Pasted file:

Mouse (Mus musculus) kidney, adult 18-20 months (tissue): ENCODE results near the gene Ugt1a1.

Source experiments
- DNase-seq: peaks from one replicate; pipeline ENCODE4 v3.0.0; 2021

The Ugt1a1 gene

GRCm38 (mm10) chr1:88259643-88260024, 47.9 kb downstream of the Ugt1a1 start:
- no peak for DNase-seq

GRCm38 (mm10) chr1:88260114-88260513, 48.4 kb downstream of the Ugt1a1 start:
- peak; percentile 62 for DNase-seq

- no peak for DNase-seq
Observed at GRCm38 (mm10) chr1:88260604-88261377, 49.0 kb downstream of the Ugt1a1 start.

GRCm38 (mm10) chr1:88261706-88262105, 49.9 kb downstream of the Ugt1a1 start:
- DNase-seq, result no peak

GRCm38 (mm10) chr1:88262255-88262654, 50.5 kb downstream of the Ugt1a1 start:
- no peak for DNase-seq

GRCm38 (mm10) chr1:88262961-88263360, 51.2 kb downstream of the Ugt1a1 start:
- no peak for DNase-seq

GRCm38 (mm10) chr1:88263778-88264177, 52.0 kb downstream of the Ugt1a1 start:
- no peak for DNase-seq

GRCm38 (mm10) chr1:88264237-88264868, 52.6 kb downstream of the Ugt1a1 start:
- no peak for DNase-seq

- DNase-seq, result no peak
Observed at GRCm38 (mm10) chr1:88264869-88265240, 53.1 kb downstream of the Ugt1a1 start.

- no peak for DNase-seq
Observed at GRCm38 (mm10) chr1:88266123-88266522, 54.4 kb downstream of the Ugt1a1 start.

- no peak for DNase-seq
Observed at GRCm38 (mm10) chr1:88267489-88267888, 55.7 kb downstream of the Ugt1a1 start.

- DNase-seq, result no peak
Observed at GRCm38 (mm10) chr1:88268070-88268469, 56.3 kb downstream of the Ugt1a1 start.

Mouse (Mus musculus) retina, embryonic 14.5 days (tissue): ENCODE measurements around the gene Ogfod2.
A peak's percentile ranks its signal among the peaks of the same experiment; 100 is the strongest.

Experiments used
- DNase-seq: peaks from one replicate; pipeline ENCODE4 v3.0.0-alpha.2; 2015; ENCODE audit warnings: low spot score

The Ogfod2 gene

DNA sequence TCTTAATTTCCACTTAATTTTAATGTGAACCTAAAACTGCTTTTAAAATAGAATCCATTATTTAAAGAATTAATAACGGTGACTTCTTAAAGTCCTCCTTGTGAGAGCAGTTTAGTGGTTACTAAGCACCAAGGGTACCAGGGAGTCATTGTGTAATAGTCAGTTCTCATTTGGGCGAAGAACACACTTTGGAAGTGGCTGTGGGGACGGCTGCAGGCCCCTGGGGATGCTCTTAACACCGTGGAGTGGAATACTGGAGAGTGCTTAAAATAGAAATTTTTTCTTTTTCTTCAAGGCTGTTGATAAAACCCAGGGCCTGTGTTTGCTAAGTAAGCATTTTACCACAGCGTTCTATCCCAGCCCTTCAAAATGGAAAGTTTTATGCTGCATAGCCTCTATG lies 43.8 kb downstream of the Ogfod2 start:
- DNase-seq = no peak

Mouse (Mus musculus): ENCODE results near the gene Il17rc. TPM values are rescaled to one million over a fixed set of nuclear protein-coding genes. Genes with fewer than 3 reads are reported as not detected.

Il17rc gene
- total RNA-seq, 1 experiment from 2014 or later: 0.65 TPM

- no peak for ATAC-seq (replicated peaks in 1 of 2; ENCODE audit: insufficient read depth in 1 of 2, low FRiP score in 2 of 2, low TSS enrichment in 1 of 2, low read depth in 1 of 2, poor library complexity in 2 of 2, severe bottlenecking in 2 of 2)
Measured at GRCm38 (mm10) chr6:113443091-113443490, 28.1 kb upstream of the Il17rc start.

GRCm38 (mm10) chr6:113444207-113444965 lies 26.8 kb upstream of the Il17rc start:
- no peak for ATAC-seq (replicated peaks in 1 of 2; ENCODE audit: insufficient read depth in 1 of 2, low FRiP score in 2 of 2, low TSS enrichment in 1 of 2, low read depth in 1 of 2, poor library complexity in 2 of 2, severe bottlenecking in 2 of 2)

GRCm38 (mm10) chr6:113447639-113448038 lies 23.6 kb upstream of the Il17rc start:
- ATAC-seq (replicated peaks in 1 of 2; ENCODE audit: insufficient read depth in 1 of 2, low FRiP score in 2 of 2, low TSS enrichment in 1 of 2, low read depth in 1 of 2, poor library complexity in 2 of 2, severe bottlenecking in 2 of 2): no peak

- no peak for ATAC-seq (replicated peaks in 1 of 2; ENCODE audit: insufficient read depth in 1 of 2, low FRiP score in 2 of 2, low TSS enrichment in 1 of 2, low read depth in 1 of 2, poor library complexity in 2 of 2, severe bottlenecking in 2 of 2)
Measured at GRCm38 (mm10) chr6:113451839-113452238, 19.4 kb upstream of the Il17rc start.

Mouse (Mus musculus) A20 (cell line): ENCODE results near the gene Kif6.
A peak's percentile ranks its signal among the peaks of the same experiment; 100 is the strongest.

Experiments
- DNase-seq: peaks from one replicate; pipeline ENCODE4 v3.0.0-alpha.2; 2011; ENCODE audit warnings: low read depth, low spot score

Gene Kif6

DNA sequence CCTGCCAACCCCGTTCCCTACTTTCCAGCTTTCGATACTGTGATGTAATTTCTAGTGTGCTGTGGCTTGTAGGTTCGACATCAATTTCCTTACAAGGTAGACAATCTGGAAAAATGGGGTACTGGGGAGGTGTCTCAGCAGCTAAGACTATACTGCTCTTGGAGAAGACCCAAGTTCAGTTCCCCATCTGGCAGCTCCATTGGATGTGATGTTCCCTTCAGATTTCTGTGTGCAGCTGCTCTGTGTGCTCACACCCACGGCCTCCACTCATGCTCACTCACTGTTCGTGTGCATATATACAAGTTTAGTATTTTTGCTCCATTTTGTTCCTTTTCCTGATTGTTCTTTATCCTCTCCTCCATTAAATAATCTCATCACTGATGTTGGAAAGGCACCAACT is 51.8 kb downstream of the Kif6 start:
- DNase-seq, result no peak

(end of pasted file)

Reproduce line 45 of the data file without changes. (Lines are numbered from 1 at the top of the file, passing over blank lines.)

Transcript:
- no peak for ATAC-seq (replicated peaks in 1 of 2; ENCODE audit: insufficient read depth in 1 of 2, low FRiP score in 2 of 2, low TSS enrichment in 1 of 2, low read depth in 1 of 2, poor library complexity in 2 of 2, severe bottlenecking in 2 of 2)